By Kathy Horan
The season of Easter that we have been experiencing for several weeks is known in Rite of Christian Initiation (RCIA) terms as a time of Mystagogy – a time for post-baptismal catechesis.This is a time for both the local parish community and the ‘neophytes’, or new Catholics, to engage together in savouring the wonders and mysteries of our faith and deepening our understanding of what it means to be followers of Jesus in our world today.
It is a time for appreciating a renewal of our faith and hope, and our love for the risen Lord. Throughout this season of Easter, our gospels call us to reflect again on images taken from daily life that impress on us the nature of what it means to be identified with Christ. Some of the images used are the vine and branches, the good Shepherd who knows the sheep, Jesus as the way, the truth and the life, and Jesus who is the bread of life, broken and given for us.
Each of these images invites us to move closer to the Lord and to realise that through our baptism we are called into an intimate relationship with the Lord, one that is characterised by love and that identifies us as disciples who share in the mission of Jesus for our times. Joy, hope and newness of life are the hallmarks of this wonderful season.
In many respects, if we take the time to reflect on all that has happened and allow ourselves to live in the light of our faith in the risen Lord, we can experience a sense of wellbeing and gratitude for the Lord who has first loved us, and calls us to be caught up in mission as faithful disciples who go about our daily lives with a spring in our step because we know ourselves loved and cherished.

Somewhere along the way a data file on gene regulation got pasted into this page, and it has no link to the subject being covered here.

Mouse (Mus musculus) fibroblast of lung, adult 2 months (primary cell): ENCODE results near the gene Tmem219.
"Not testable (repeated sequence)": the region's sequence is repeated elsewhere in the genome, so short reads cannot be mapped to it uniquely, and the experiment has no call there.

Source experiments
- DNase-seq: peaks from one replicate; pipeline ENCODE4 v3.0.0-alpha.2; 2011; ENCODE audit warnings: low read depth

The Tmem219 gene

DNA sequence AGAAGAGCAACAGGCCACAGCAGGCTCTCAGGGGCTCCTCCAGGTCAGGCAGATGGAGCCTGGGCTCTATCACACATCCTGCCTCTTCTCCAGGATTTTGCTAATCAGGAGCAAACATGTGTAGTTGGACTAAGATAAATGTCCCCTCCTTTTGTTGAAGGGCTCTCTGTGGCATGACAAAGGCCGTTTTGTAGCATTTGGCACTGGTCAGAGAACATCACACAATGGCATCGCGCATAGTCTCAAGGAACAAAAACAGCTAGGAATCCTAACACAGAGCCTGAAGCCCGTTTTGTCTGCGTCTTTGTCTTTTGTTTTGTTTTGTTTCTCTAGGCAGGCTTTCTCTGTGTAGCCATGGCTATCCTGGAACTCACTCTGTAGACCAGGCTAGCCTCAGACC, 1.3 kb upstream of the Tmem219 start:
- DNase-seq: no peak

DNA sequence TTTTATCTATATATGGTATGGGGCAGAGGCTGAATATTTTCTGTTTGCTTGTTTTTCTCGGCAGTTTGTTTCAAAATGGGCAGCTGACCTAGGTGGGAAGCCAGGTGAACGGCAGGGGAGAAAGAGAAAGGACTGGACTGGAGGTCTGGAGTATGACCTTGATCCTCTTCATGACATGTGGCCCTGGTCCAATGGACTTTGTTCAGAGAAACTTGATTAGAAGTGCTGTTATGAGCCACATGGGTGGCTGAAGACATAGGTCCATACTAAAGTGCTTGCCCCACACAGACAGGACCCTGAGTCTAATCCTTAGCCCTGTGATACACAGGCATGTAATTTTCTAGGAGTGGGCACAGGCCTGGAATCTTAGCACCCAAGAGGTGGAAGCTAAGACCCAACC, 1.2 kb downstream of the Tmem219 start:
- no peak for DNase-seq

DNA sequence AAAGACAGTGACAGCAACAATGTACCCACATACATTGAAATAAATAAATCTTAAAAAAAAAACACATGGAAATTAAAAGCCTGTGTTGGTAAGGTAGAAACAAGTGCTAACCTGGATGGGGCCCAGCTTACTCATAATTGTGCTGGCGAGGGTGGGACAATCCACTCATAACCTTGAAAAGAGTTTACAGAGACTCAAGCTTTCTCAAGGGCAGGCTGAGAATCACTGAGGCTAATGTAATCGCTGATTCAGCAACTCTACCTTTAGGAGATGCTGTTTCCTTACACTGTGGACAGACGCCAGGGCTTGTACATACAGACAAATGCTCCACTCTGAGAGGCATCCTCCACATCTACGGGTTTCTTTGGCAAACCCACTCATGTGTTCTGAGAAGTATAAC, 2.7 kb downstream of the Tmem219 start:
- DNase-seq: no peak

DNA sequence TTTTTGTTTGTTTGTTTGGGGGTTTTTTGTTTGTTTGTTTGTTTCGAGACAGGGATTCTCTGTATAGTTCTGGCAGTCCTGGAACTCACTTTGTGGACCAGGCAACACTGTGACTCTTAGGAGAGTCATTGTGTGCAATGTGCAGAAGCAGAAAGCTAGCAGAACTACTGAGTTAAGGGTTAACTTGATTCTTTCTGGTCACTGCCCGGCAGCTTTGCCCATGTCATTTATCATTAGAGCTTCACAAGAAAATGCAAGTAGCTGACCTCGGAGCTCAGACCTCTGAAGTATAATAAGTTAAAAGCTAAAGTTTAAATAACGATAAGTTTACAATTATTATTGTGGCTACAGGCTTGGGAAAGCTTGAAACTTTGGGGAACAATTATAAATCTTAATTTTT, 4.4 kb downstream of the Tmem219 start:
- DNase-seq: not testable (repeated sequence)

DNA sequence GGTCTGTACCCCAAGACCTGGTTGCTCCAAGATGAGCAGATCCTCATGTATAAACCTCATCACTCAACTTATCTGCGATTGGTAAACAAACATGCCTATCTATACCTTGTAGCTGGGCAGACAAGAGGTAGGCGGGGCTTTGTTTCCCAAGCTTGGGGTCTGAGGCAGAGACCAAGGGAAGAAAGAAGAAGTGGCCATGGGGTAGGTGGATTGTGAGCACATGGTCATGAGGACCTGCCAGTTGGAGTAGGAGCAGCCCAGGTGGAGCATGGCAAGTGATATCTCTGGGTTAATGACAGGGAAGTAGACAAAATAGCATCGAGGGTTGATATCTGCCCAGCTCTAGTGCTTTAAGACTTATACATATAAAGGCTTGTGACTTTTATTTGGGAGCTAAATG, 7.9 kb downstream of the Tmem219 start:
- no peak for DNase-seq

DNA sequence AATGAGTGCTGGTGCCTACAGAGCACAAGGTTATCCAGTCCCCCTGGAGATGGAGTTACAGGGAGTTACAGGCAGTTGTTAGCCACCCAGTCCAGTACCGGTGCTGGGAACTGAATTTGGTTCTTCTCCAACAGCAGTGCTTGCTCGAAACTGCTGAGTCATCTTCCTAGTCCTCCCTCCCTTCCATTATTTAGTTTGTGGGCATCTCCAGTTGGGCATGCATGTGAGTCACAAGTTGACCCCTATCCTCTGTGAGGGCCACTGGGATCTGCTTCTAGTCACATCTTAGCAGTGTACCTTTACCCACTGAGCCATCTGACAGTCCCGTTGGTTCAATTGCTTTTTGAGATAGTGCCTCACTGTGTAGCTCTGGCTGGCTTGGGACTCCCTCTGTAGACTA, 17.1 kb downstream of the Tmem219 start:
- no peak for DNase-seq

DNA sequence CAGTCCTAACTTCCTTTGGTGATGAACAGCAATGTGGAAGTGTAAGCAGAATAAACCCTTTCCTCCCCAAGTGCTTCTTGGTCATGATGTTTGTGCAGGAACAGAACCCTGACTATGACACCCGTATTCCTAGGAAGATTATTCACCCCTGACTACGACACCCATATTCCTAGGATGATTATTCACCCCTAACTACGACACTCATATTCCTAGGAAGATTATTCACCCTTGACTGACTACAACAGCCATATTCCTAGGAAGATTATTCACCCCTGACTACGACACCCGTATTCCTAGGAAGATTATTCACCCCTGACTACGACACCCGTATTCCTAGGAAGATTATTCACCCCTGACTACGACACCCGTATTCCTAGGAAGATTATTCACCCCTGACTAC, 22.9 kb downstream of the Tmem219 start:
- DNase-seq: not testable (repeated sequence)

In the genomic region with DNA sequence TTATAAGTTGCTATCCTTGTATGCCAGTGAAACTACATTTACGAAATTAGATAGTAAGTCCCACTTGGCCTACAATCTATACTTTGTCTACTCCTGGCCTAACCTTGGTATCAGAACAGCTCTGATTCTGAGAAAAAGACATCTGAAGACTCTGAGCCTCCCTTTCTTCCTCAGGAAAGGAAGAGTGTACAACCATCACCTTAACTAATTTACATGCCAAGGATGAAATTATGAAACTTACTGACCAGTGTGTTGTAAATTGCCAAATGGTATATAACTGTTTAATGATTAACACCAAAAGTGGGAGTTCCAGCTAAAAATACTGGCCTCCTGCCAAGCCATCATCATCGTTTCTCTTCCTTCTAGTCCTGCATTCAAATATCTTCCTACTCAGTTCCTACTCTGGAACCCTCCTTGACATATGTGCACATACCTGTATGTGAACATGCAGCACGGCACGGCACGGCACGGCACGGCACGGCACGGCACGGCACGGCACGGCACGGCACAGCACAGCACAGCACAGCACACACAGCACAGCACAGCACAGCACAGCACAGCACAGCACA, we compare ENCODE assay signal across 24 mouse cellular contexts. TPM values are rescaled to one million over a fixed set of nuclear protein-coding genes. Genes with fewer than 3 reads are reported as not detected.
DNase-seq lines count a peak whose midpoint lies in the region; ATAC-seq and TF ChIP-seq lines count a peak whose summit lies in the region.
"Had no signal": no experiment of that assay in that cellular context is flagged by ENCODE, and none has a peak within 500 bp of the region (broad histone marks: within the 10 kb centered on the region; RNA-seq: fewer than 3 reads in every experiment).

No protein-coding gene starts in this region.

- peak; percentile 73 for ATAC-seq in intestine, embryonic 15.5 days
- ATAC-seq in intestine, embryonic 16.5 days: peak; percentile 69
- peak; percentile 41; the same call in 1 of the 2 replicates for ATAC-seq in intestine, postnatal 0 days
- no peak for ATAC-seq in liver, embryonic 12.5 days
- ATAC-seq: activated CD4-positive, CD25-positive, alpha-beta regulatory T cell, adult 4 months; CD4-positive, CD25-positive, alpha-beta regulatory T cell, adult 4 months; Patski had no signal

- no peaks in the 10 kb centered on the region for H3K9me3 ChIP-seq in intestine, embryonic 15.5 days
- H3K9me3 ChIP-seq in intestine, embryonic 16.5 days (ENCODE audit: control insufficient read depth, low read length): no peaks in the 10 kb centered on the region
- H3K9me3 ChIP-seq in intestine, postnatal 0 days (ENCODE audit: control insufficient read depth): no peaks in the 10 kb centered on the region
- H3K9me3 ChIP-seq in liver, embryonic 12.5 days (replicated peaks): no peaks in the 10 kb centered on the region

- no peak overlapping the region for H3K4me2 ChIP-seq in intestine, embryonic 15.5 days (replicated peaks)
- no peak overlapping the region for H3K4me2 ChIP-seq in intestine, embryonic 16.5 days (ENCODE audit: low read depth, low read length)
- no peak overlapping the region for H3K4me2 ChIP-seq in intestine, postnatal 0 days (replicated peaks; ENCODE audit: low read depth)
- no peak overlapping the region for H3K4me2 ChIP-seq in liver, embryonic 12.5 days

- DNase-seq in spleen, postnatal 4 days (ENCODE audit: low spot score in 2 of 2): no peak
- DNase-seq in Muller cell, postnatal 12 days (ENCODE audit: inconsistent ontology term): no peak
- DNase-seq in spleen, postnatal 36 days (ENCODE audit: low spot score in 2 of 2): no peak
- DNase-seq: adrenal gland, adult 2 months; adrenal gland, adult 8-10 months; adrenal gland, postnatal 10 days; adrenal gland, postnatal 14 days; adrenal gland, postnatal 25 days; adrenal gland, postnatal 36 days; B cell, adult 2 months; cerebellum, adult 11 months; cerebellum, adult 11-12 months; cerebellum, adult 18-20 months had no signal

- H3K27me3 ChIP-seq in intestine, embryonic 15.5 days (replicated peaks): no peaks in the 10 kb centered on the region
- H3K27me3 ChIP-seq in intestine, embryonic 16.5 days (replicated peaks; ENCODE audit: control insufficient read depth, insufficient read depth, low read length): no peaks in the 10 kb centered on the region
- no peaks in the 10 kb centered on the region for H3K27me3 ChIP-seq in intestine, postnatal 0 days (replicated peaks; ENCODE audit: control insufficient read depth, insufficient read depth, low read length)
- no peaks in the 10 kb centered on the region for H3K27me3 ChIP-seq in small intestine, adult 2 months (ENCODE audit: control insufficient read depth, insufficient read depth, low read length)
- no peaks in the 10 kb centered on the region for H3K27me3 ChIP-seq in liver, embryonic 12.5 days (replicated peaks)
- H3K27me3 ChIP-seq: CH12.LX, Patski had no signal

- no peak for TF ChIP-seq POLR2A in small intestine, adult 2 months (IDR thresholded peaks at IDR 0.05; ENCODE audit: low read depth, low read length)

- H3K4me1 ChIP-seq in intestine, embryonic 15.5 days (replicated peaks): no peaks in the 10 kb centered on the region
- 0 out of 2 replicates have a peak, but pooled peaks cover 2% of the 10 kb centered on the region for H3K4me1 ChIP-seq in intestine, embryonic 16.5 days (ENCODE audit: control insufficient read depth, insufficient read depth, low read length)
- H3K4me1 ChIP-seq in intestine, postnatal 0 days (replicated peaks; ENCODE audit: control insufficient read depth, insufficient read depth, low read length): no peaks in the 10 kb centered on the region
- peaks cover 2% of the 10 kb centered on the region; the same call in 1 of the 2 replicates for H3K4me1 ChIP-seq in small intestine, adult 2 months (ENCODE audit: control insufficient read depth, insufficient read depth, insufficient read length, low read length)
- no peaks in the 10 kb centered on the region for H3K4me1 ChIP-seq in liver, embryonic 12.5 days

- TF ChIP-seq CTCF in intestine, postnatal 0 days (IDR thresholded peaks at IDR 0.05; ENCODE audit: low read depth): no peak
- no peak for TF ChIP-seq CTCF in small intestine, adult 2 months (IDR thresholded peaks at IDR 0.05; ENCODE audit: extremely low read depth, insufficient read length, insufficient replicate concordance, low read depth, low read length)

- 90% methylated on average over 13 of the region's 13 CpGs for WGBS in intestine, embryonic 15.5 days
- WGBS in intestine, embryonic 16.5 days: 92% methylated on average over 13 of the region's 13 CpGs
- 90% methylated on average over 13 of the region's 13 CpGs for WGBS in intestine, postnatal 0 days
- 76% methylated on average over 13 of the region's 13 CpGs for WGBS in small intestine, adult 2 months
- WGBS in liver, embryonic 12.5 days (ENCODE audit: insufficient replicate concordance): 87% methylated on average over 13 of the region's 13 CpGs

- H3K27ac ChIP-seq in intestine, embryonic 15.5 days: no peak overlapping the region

The notion of journeying reflects the process that our neophytes have been experiencing, culminating in their reception of the sacraments of initiation at the Easter Vigil. Journeying also applies to the whole of the Church, all the time. At this time, we are invited to be mindful of Pope Francis’ call to the Church to faithfully journey together as the pilgrim people of God. This is also known as a synodal journey, that is, walking side by side, spreading the good news of our faith, and expressing our faith in practical ways in loving service. Our baptismal identity means we are identified with the risen Lord and called to be missionary disciples who speak our faith, live our faith, share our faith, listen and communicate respectfully. While we do this, we are invited to renew our commitment to be close to the Lord and to be joyful messengers of the Gospel.
The reality of human life means that we do not always exist in a place where everything is wonderful, plain-sailing or easy. Jesus’ disciples experienced highs and lows and at times denial of what they experienced with Jesus, and they bolstered one another and reminded one another of all that they had experienced and learned from Jesus. In the Acts of the Apostles we read:
‘All who believed were together and had all things in common; they would sell their possessions and goods and distribute the proceeds to all, as anyone had need. Day by day, as they spent much time together in the temple, they broke bread at home and ate their food with glad and generous hearts, praising God and having the good will of all the people.’ (Acts 2:44-46)
For all their difficulties and limitations, this early community continued the journey, imbued by the presence of the Spirit as they set out together, walked together, shared their faith together and prayed together. This, too, is our calling, together on the way.